The place was pretty picked over when I got there, save for a side room with office furniture. The office furniture room contained two low, desk-sized wooden filing cabinets. Mine. I quickly loaded the kids into the van, flattened the third row seat, and found a hand truck. I tossed the drawers on the floor — a little ungenerous of me, perhaps, as it left something for others to clean up — and got the now-empty cabinets loaded into the van. They just fit.

After I got them home and unloaded into the basement, there they sat until we moved. After we moved, it was time for me to make potting benches out of these filing cabinets. As these would be outdoors, they'd need to be painted or sealed in some way to prevent premature death at the hands of nature. Starr said she'd love them in a bright green, so I bought a few rattle cans from our neighborhood big-box home improvement palace and set about preparing the cabinets for transformation,  beer in hand.

That's a Summer Shandy if you're curious.

First, I had to remove the pesky metal rails whose presence was no longer welcome. This turned out to be more of an ordeal than I had planned. You see, my furniture assembly experience might be a little heavily loaded in the IKEA camp, but Jeebus Cripes I've never encountered so many tiny screws in my life. My poor cordless drill wheezed its last halfway through, so I set about building up a wrist cramp removing the remainder. What felt like hours later, I had a pile of screws and a bunch of free rails that I set in the basement until I can decide how to best be rid of them. I'm not sure the recycler would take them, and throwing them in the trash doesn't feel kosher.

A quick scuff.

First coat completed. (The neighbors loved that we were working in the front yard, I'm sure)

As I cleaned up, I was pleased at how little paint I had about myself, as I usually come out of these types of projects looking like a 3-year old who found a rainbow box of Sharpies. Then I saw my feet. I had gone barefoot for the project, and with my nails in disrepair, I was suddenly the Incredible Hulk from about mid-calf down (minus all that bothersome clothes-ripping).

After a second coat and one more day of drying, they were ready to stop lowering our neighbor's property value and move to the back yard. When the time came, my only available moving helper was the 36" tall one who was happily preoccupied with a fitness ball.

Then I remembered — I'm the Incredible Emmeffin' Hulk. To warm up, I tipped the slightly smaller bench on end, heaved it onto my right shoulder, and carried it around the side of the house to deposit in the garden. The larger bench I moved in the same manner, though with a lot more panting and an aimlessness of trajectory that would cause me to be arrested were it performed on the side of the highway in front of one of the city's unamused finest.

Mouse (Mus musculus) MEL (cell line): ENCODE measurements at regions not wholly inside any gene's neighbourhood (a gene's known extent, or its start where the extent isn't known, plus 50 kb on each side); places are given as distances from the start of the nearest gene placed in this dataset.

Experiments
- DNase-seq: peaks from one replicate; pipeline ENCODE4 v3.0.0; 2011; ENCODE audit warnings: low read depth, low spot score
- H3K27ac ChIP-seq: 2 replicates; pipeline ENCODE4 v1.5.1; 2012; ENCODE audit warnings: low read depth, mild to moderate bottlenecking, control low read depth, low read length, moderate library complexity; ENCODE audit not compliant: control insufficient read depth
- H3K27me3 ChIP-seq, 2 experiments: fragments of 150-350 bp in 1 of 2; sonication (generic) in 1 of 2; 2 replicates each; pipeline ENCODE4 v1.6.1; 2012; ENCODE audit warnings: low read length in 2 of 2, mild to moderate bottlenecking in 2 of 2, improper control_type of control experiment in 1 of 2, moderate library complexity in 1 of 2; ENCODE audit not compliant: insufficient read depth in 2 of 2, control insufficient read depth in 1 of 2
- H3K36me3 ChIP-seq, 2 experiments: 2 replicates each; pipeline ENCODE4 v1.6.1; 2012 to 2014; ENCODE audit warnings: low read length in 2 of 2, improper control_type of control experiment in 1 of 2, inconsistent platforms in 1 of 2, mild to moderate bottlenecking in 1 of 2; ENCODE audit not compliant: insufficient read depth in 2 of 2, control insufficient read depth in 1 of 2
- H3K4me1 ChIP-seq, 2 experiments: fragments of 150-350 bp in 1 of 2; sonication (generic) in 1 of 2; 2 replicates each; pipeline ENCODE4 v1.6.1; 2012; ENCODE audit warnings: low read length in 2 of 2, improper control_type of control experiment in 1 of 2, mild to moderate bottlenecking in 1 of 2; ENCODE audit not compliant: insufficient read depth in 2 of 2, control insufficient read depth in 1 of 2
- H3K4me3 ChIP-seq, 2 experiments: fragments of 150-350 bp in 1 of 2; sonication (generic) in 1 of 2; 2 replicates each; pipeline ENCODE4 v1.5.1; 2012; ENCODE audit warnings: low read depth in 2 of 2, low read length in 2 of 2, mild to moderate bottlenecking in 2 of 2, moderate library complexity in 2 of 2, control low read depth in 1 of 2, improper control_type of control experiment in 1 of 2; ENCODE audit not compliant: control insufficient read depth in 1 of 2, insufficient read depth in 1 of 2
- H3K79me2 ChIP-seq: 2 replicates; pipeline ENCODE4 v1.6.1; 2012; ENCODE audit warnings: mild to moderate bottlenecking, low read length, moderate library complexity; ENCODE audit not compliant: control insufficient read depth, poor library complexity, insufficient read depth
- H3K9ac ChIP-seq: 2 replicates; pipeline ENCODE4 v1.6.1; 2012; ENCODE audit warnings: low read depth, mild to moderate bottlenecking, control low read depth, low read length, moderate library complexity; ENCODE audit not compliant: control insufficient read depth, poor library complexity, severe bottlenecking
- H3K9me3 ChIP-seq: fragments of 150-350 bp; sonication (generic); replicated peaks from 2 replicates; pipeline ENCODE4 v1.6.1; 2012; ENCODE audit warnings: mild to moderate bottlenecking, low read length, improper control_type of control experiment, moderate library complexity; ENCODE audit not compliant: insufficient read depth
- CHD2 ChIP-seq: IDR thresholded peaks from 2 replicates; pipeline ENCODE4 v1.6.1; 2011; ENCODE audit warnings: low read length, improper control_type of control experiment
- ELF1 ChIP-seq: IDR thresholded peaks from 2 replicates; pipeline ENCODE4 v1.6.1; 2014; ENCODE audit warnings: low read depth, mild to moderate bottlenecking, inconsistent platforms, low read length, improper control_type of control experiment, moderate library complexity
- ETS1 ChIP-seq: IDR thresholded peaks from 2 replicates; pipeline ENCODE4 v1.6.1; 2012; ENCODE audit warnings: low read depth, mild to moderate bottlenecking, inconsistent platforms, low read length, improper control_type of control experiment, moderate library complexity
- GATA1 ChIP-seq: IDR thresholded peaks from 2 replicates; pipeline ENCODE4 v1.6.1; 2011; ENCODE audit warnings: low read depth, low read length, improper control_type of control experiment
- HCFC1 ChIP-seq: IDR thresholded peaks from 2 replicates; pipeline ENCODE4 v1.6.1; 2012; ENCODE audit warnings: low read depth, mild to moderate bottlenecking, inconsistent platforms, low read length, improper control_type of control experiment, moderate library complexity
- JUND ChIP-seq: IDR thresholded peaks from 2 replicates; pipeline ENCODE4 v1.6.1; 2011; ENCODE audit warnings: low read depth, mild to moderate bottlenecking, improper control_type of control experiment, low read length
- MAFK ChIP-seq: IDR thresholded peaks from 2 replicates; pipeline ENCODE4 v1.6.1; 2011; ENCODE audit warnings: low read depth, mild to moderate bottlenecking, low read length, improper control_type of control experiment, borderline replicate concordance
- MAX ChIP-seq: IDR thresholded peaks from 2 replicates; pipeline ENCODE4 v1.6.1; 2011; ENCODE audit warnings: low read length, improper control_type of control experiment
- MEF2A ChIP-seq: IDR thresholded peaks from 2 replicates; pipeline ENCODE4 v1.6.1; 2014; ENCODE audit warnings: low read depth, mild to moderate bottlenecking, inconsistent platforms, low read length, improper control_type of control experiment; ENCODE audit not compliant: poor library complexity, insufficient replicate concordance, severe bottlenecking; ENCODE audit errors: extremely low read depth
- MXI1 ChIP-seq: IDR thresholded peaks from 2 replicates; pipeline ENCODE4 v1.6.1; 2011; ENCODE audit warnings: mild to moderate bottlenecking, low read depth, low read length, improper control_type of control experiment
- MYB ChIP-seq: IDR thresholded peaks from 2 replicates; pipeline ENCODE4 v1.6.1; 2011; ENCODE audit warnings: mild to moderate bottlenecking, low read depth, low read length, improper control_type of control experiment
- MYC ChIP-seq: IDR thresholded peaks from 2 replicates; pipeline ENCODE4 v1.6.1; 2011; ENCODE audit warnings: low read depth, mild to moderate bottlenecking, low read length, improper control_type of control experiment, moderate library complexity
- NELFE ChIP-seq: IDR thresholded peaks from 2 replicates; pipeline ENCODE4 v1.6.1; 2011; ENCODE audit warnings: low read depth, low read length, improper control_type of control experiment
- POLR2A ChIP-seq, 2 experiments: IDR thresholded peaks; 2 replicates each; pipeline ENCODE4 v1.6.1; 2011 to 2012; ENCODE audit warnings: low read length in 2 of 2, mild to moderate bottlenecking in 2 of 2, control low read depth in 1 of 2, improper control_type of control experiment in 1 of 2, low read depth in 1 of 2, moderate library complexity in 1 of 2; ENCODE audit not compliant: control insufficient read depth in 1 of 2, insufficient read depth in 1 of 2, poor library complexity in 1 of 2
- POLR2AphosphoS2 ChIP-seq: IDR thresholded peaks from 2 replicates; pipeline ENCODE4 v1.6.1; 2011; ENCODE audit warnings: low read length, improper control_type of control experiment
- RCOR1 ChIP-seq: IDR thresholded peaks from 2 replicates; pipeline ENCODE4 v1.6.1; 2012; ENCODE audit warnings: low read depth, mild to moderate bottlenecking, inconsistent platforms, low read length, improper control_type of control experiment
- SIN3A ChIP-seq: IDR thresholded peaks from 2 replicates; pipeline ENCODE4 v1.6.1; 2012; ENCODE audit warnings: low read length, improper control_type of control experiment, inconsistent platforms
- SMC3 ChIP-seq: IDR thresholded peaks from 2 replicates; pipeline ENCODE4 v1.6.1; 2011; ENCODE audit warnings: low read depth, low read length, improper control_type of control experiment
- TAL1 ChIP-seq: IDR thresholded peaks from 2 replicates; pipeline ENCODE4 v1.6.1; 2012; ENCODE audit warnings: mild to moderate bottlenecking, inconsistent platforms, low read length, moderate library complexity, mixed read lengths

Now, the areas in which the drawers formerly fit make a great spot for anything that needs to be out of the direct influence of mama nature, with ample room on top for working. I don't feel they're quite finished, however. Many of the potting bench examples I saw had hutches for tool hanging and extra storage. I'm sure it wouldn't be rocket surgery to add a hutch to one or both of the benches, and it would definitely give them more personality and home-built character.

All finished. Love that green.

The ground isn't quite level here. The tables might be re-located. Or not.

Behold the patina the tables have already acquired.  The more, the better.

Starr here. My husband rocks. He executes my visions with patience. XOXO

Tuesday, June 21, 2011

Welcome to the Kiefer Cottage

Howdy folks! Nope, that doesn't work.  Hey y'all!  Yes, that's better. Welcome to my DIY before-and-after extravaganza.  You will be dazzled. Amazed. Shocked by my utter contempt for design conventions.  Well, probably not too shocked.  Maybe you'll see something you like.  I'd even prefer if you didn't like everything. If something is liked by all, how boring is that?

Some background: My husband Ryan and I just purchased a little house in Roeland Park, KS.  Our search took us far and wide across the Kansas City metro area, through suburban HOA land, into the gritty historic areas, and finally to a splendid mix of new and old.

The upside? The schools are awesome, we're not too far from the city, and the neighbors are gloriously friendly. This house has so much personality and lots of potential.

The downside?  This house hasn't been updated in 30 years.  In the early 80s, the owners put in a large addition.  And that appears to be it.  While we've been told the home was well-maintained for a long time, the past few years were apparently quite rough for the couple.  So now we have started the slow, expensive process of making it our own.

And that's what I'm here to do.  Start from the very beginning (that's a very good place to start).  And bring us all the way know this stuff never ends.  I'm sure I'll include some things about my family (my three delightful children), and Ryan has promised to chime in, too.